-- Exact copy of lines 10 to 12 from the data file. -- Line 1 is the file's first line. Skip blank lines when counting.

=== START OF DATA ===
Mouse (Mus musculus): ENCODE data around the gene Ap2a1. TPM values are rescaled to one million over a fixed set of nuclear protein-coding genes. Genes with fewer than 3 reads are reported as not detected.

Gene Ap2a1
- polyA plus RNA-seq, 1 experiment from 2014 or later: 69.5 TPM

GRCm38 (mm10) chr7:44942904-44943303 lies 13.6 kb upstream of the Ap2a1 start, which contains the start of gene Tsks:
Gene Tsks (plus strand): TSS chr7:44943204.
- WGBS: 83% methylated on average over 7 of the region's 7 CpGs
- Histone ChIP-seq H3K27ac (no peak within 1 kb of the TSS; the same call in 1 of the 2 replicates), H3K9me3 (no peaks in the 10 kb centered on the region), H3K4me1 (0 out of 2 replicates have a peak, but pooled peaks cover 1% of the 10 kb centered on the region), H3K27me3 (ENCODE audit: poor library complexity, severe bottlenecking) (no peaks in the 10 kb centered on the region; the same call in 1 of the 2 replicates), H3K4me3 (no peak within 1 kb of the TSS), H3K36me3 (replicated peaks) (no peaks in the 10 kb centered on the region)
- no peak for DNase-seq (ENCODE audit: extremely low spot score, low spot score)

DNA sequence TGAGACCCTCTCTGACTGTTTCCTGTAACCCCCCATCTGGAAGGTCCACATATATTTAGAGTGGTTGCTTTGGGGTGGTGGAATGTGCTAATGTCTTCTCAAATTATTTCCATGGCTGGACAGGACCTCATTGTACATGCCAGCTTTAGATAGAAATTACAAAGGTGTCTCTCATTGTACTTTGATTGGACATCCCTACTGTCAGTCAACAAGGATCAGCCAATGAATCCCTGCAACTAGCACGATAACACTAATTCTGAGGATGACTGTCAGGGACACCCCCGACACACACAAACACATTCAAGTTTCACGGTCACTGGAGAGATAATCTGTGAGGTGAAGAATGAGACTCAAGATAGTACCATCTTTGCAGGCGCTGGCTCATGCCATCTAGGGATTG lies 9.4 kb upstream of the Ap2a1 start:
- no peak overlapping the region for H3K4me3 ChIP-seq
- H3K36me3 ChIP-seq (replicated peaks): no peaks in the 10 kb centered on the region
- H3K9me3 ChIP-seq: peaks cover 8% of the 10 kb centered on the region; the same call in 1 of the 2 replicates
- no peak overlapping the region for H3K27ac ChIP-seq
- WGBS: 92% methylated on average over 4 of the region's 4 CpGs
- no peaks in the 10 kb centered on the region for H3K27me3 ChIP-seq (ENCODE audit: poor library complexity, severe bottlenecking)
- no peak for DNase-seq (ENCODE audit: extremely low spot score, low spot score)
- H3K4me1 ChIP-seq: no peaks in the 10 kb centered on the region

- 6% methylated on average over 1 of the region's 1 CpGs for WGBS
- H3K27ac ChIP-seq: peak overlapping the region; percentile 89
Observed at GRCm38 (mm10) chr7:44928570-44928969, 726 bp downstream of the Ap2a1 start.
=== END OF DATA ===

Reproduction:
- no peak overlapping the region for H3K4me3 ChIP-seq
- H3K36me3 ChIP-seq (replicated peaks): no peaks in the 10 kb centered on the region
- H3K9me3 ChIP-seq: peaks cover 8% of the 10 kb centered on the region; the same call in 1 of the 2 replicates